By Michael Angelo S. Murillo, Senior Reporter

DESPITE some teams reconsidering their participation in the league and have taken a different direction, the Philippine Superliga (PSL) remains strong and ready to forge ahead and bring its brand of volleyball to the fore.

This assurance was made by PSL President Philip Ella Juico during his session at the online Philippine Sportswriters Association Forum on Tuesday.

The PSL in recent weeks saw its roster of competing teams slashed considerably with some clubs deciding to move to the now-professional Premier Volleyball League (PVL) and others filing for a leave of absence because of the ongoing situation with the coronavirus pandemic.

The non-pro league is currently left with three teams — F2 Logistics, Sta. Lucia, and Cherry Figo — but negotiations are ongoing for a guest team (Petro Gazz) and “two to three teams” interested to come on board.

Mr. Juico said that despite the situation, the PSL is holding up and confident of being able to continue its push for the sport of volleyball in the country.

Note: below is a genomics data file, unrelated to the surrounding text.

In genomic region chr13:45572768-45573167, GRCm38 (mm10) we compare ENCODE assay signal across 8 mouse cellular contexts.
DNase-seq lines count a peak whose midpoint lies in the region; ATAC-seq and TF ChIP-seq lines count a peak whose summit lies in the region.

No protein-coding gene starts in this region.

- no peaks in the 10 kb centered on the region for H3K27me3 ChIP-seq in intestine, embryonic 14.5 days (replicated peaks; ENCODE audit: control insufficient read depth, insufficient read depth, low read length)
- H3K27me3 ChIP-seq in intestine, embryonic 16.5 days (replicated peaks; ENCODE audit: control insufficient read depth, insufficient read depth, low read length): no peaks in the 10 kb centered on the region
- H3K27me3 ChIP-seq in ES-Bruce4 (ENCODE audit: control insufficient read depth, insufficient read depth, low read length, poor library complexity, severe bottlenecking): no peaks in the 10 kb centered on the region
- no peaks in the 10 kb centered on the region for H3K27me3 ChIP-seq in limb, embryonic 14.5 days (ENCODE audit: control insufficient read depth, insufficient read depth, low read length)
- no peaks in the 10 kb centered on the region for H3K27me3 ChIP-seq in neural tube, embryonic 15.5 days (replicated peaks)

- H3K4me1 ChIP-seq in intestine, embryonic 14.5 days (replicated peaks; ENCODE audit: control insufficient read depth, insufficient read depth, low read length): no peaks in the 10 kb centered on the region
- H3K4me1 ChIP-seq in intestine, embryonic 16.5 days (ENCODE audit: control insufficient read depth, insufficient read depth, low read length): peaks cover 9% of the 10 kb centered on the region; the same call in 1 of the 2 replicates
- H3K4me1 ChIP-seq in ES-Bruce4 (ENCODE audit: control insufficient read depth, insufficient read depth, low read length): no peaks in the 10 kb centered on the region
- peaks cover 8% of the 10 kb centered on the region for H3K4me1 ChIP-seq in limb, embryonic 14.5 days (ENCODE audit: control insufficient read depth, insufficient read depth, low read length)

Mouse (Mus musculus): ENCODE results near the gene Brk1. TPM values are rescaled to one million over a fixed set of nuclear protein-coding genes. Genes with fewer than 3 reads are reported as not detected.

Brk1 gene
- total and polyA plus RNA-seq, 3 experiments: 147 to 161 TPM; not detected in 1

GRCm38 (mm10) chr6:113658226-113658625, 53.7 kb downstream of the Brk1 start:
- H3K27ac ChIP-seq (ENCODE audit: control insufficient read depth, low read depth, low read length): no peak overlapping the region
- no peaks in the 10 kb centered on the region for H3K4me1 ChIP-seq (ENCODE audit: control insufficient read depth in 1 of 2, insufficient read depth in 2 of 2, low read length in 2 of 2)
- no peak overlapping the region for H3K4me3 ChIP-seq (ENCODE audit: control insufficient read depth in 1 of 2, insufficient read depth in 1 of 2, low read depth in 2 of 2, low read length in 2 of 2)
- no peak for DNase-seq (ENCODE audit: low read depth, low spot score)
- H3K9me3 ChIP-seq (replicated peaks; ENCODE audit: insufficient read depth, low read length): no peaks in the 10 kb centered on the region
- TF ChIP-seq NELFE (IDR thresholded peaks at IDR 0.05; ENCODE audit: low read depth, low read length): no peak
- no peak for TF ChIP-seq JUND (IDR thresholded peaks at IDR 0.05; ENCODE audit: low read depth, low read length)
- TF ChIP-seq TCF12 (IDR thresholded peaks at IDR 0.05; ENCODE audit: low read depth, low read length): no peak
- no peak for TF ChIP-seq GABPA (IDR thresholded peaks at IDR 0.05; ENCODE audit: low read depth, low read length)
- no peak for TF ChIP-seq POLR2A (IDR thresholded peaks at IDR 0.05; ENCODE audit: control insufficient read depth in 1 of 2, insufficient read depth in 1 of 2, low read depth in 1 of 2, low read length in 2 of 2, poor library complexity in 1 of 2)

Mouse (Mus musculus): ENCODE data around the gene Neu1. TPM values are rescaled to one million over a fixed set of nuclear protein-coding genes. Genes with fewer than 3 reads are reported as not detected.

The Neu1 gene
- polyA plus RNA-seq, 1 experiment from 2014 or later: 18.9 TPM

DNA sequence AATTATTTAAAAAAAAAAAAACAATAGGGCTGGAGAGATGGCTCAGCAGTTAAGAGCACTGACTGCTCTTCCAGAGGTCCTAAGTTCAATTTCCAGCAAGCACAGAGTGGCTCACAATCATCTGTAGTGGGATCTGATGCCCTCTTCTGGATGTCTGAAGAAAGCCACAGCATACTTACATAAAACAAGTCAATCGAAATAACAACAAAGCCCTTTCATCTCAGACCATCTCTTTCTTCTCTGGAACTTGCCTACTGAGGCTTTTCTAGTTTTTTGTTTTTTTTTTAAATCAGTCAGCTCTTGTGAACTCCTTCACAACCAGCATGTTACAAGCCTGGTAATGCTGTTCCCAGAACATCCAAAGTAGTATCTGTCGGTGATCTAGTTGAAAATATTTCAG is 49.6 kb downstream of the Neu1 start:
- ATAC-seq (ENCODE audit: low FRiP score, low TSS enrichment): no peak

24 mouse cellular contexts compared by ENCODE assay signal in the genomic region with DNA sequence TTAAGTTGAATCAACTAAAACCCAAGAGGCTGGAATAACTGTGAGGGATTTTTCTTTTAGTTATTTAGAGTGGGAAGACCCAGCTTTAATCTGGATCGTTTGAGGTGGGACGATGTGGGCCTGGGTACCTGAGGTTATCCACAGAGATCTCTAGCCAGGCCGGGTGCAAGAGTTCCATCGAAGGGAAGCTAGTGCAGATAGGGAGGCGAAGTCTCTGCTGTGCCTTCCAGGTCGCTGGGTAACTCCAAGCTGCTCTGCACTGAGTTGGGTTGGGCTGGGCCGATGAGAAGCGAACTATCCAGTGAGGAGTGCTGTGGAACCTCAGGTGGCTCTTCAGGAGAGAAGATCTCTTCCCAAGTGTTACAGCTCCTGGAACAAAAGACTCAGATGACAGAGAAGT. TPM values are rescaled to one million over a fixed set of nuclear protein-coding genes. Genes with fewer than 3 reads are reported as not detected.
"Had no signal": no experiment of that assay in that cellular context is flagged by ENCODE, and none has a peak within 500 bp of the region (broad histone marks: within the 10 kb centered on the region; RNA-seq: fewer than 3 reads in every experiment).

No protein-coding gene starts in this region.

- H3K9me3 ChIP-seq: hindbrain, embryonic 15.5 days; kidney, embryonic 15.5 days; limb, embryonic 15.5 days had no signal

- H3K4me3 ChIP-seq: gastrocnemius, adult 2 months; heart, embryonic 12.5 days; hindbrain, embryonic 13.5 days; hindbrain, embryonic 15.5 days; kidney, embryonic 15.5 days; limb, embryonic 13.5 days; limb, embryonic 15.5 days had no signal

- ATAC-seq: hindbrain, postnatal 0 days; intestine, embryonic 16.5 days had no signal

But the PSL official admitted that the recent developments have forced them to recalibrate their strategies to adapt to what is presented to them.

“We remain as strong as before, even stronger now. The team we have are very committed… [but we are] adjusting to the reality of the situation and signs of the times,” said Mr. Juico at the forum.

Part of the adjustments they are doing is negotiating with a new TV partner in GMA 7.

“We are starting anew. We have started negotiations with GMA 7 as our new TV partner,” he said.

PSL matches were aired over TV5 previously, and in the league’s negotiations with GMA 7, Mr. Juico said they are banking on the network’s push to elevate its sports content, which now includes the National Collegiate Athletic Association.

The league is hoping to have its scheduled beach volleyball competition this month aired over GMA 7 as well as its indoor tournament later this year.

Mr. Juico said as of now, the PSL will remain a nonprofessional league and will not follow the route the PVL has taken.

“Our board and team owners, the ones that are still with us, want to still be nonprofessional. We realized that there is no reason to have two pro leagues. We are happy here and we have a niche here. That’s the thinking of our team owners,” he said.

The PSL was founded in 2013 and has been credited for doing a solid part in promoting the growth of volleyball in the country.

Last year, it saw its season cut short by the pandemic, with the Grand Prix tournament cancelled midway.